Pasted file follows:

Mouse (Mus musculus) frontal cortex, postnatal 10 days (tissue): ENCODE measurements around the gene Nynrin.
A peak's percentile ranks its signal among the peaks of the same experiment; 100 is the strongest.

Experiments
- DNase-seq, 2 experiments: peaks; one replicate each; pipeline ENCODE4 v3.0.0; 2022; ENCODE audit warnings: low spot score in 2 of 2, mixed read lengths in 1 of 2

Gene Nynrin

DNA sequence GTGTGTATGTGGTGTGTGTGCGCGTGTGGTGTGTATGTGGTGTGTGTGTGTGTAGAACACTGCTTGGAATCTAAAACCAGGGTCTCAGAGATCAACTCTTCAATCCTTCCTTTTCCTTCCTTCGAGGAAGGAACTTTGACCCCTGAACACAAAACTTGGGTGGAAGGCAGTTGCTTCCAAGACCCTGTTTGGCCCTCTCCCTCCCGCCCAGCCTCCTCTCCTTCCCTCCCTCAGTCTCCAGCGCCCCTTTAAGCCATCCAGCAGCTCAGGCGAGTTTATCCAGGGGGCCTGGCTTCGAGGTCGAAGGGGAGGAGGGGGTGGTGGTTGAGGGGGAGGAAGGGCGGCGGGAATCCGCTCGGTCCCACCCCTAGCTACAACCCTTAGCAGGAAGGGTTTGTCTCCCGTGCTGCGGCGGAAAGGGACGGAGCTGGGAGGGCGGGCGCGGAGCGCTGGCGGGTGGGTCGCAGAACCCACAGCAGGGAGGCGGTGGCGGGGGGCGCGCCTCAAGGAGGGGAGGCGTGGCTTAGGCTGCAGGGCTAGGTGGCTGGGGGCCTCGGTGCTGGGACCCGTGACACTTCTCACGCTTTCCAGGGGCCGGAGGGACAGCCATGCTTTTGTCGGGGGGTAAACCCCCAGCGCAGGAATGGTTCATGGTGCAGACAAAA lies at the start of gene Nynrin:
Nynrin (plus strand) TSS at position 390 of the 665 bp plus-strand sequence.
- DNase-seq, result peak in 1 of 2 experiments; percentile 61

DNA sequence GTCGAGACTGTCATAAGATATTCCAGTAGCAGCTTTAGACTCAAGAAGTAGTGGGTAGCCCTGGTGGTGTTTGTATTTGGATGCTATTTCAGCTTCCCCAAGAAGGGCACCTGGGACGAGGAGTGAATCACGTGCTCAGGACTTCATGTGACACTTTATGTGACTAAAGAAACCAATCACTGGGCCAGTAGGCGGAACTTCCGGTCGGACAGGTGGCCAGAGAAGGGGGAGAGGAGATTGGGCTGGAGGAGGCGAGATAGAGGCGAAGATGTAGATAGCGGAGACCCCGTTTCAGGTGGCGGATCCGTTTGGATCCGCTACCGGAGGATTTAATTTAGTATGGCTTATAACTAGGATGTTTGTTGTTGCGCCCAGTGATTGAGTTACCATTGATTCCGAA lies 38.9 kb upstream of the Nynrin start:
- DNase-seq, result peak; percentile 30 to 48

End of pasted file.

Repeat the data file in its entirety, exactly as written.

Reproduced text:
Mouse (Mus musculus) frontal cortex, postnatal 10 days (tissue): ENCODE measurements around the gene Nynrin.
A peak's percentile ranks its signal among the peaks of the same experiment; 100 is the strongest.

Experiments
- DNase-seq, 2 experiments: peaks; one replicate each; pipeline ENCODE4 v3.0.0; 2022; ENCODE audit warnings: low spot score in 2 of 2, mixed read lengths in 1 of 2

Gene Nynrin

DNA sequence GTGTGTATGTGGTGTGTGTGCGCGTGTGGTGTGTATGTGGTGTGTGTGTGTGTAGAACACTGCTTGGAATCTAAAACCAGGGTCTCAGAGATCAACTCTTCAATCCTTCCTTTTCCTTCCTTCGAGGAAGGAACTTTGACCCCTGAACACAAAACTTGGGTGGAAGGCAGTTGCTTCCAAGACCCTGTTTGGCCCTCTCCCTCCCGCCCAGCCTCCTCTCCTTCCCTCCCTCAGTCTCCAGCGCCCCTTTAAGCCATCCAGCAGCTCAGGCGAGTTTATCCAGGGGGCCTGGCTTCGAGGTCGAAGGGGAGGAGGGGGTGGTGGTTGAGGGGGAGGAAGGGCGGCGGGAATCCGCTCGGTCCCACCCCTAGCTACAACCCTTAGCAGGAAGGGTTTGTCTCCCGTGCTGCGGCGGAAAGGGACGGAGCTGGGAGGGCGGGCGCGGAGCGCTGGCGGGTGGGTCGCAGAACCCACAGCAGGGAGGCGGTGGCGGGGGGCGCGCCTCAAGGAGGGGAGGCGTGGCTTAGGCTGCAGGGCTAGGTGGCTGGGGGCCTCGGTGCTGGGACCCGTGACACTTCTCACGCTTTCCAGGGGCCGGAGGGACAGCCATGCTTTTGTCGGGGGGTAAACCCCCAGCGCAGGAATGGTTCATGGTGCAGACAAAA lies at the start of gene Nynrin:
Nynrin (plus strand) TSS at position 390 of the 665 bp plus-strand sequence.
- DNase-seq, result peak in 1 of 2 experiments; percentile 61

DNA sequence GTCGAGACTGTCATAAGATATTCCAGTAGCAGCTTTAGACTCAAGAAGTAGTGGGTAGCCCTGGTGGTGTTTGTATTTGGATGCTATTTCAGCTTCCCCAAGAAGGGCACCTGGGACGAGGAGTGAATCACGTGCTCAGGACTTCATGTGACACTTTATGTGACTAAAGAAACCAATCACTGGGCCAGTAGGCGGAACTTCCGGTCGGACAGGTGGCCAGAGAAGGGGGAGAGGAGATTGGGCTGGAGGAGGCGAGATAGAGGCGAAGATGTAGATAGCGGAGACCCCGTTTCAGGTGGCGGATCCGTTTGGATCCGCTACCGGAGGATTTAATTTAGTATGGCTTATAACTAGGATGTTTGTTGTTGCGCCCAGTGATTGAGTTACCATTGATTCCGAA lies 38.9 kb upstream of the Nynrin start:
- DNase-seq, result peak; percentile 30 to 48